What are the Worship Styles of Lutheran Churches in Baltimore, MD?

The Lutheran churches in Baltimore, MD offer a traditional Christian service every Sunday at 10am. The building is in the French Gothic style, and Baltimore Lutherans legally belonged to the Anglican church. Around 1750, they celebrated their worship in the Church of St. Paul with their reformed brothers.

The small square tower that marked the end of the sturdy brick structure of Gay Street contained a simple bell that called the flock of Zion to serve on happy and sad occasions. There were two entrances, one on Gay Street and the other on the south side of the building, both with semicircular Roman arches and windows pointed in the Gothic style. Zion clings to a traditional worship service that makes use of the rich sacramental and liturgical heritage of Lutheranism. Learn about the Evangelical Lutheran Church in the United States and its history on our What is the ELCA page. Less than a decade after Pastor Scheib arrived in Baltimore, the Church of Zion had undergone such a complete change that it can rightly be considered a successor to Old Zion and not a continuation.

In 1755, all Germans whose faith was based on the Augsburg Confession formed the Evangelical Lutheran Congregation in Baltimore Town. Without taking into account or understanding the position that the Ecclesiastical Council of Zion had traditionally taken, Pastor Scheib tried to incline the church towards orthodoxy. The Messiah Church on Fayette and Gay Streets was completely destroyed, as were many other buildings in the neighborhood. Under Pastor Scheib's leadership, the Church of Zion had been viewed by other German Protestant churches in Baltimore with indifference, suspicion, and even hostility. The liberal Germans who settled in Baltimore in large numbers in the early 1950s were attracted to the clear and intellectual preaching of the spirit that occupied the Zion pulpit. Evers, on behalf of the Church of Zion, delivered The Pioneer ambulance to the United States Red Cross as a gift from the Church of Zion for work of mercy and in honor of Dr.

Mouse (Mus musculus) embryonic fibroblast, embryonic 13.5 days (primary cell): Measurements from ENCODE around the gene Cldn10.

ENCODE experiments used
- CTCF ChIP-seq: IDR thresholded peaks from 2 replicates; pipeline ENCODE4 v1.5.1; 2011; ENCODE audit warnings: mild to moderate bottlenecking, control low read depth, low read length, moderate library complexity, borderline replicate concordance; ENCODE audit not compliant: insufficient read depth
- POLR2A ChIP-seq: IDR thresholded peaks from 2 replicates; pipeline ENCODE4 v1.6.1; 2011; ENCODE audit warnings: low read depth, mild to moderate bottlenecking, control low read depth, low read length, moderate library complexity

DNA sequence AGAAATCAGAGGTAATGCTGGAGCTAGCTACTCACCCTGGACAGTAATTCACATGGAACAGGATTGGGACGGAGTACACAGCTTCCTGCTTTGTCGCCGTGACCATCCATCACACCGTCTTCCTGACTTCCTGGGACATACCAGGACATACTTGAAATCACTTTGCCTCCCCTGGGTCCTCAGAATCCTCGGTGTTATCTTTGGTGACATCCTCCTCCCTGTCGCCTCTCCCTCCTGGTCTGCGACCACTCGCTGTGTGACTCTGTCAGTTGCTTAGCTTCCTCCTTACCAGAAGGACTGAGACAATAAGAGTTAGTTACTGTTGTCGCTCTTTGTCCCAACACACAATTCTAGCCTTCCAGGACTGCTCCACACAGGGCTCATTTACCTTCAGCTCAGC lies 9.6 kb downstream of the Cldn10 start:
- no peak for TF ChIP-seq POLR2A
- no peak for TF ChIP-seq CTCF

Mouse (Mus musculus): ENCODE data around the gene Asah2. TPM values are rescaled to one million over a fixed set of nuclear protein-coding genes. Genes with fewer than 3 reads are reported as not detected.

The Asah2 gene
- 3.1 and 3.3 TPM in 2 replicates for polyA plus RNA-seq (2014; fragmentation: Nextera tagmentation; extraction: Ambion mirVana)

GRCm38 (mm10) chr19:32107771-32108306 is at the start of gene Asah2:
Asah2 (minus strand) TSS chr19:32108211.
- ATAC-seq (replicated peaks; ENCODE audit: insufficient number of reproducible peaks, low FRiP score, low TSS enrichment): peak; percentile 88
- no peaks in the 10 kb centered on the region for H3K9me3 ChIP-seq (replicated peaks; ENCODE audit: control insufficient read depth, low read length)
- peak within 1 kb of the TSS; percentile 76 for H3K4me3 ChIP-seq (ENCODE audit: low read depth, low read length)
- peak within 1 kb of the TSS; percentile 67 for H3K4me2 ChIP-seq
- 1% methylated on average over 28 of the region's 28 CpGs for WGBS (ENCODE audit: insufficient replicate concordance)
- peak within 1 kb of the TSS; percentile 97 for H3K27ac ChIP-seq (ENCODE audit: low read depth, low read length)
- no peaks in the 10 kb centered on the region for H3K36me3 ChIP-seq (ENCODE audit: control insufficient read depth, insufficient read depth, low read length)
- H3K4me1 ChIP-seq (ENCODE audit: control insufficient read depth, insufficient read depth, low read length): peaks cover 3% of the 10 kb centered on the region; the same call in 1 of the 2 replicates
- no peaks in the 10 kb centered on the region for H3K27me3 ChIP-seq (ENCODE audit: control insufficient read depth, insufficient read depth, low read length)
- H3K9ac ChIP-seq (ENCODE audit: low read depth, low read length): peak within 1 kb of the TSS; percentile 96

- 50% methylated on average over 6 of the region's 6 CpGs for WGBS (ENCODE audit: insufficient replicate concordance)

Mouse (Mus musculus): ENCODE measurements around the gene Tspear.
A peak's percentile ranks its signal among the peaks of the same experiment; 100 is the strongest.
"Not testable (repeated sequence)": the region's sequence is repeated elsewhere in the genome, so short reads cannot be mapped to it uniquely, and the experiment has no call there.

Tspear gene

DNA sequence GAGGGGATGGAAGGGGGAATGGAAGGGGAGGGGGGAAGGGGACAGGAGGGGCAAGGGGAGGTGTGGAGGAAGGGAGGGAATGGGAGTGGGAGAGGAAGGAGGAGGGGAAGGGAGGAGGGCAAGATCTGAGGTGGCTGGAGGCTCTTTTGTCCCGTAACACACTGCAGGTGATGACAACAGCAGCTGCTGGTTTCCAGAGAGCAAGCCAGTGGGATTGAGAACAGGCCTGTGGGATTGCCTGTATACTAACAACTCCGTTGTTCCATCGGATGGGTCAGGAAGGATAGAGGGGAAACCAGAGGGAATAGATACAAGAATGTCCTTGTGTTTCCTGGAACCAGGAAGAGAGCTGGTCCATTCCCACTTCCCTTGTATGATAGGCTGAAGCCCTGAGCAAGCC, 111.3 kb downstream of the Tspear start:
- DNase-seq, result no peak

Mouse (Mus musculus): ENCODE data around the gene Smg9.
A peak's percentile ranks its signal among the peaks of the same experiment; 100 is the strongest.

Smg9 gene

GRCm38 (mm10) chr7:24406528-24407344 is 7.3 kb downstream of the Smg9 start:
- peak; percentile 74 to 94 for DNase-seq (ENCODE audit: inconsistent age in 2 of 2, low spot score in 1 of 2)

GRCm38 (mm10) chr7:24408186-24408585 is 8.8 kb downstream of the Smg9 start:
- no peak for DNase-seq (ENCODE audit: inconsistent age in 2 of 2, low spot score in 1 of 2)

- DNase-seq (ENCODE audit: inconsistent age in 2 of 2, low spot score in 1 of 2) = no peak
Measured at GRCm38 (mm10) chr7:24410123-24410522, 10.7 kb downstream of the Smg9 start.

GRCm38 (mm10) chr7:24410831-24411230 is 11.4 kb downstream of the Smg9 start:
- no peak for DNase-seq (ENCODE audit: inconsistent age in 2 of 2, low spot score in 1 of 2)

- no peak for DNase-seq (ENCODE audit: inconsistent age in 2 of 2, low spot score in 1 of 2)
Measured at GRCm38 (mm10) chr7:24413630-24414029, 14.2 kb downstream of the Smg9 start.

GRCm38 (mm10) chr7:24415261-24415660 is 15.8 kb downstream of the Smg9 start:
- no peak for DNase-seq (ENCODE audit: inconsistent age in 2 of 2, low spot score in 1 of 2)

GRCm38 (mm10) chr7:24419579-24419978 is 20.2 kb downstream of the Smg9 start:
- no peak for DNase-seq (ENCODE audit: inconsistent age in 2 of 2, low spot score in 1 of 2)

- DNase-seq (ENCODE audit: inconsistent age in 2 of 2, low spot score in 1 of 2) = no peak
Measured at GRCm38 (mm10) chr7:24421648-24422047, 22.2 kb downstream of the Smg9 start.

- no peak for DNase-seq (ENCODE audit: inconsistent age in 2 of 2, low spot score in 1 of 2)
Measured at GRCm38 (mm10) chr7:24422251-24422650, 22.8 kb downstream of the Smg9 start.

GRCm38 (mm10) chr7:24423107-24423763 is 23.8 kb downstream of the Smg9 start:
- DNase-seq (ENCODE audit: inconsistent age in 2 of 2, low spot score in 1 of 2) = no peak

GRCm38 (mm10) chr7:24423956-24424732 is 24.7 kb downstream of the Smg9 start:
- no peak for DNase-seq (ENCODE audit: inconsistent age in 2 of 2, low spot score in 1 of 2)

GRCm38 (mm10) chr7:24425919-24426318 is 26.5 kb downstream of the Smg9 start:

Since then, the Kirchenblatt (later Gemindeblatt, now Monatsblatt) has proven to be a valuable instrument through which the pastor, Church Council and various church organizations have maintained close contact with all members of the church. At night, the roof of the church itself caught fire and burned at two points, but precautions taken prevented significant damage. The Lutheran authorities had rejected Pastor Scheib because of his liberalism and he found himself in full accordance with his views. For Pastor Scheib and many of his parishioners, this expression of maximum simplicity fully coincided with their private lives outside church and was in complete harmony with their effort to approach religion with an open and critical mind, devoid of frills and mysteries. Among German immigrants who arrived in Baltimore between 1840 and 1870, there were many who did not adhere to creed of any church as moral orientation. The pastor and a group of members contacted many families who had left Church of Zion or simply lost interest in being members of evangelization program.

They even promised to continue financially supporting German religious services after finding an English Lutheran co-pastor, whom they would pay out-of-pocket to avoid final division of congregation. However, after brief stay in capital he discovered German Lutherans there were not responding to his persuasions and he went to Midwest.